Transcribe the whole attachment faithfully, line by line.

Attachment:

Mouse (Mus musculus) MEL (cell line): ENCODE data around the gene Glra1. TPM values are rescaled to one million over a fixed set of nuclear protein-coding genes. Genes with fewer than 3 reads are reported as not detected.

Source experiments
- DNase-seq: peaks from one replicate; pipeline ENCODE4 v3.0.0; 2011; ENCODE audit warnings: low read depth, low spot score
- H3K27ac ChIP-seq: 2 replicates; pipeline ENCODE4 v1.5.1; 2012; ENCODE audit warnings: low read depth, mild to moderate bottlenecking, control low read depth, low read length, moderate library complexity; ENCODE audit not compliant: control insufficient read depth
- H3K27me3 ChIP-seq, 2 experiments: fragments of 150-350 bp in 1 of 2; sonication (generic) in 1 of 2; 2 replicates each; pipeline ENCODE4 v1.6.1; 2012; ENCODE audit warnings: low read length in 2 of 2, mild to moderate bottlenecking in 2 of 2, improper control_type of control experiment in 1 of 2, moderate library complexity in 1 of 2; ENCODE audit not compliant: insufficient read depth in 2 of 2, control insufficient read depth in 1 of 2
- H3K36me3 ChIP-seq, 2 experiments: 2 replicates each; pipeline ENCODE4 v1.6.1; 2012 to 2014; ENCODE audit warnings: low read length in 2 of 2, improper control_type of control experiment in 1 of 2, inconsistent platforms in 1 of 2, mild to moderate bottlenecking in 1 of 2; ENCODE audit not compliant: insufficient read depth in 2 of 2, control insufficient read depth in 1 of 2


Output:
Mouse (Mus musculus) MEL (cell line): ENCODE data around the gene Glra1. TPM values are rescaled to one million over a fixed set of nuclear protein-coding genes. Genes with fewer than 3 reads are reported as not detected.

Source experiments
- DNase-seq: peaks from one replicate; pipeline ENCODE4 v3.0.0; 2011; ENCODE audit warnings: low read depth, low spot score
- H3K27ac ChIP-seq: 2 replicates; pipeline ENCODE4 v1.5.1; 2012; ENCODE audit warnings: low read depth, mild to moderate bottlenecking, control low read depth, low read length, moderate library complexity; ENCODE audit not compliant: control insufficient read depth
- H3K27me3 ChIP-seq, 2 experiments: fragments of 150-350 bp in 1 of 2; sonication (generic) in 1 of 2; 2 replicates each; pipeline ENCODE4 v1.6.1; 2012; ENCODE audit warnings: low read length in 2 of 2, mild to moderate bottlenecking in 2 of 2, improper control_type of control experiment in 1 of 2, moderate library complexity in 1 of 2; ENCODE audit not compliant: insufficient read depth in 2 of 2, control insufficient read depth in 1 of 2
- H3K36me3 ChIP-seq, 2 experiments: 2 replicates each; pipeline ENCODE4 v1.6.1; 2012 to 2014; ENCODE audit warnings: low read length in 2 of 2, improper control_type of control experiment in 1 of 2, inconsistent platforms in 1 of 2, mild to moderate bottlenecking in 1 of 2; ENCODE audit not compliant: insufficient read depth in 2 of 2, control insufficient read depth in 1 of 2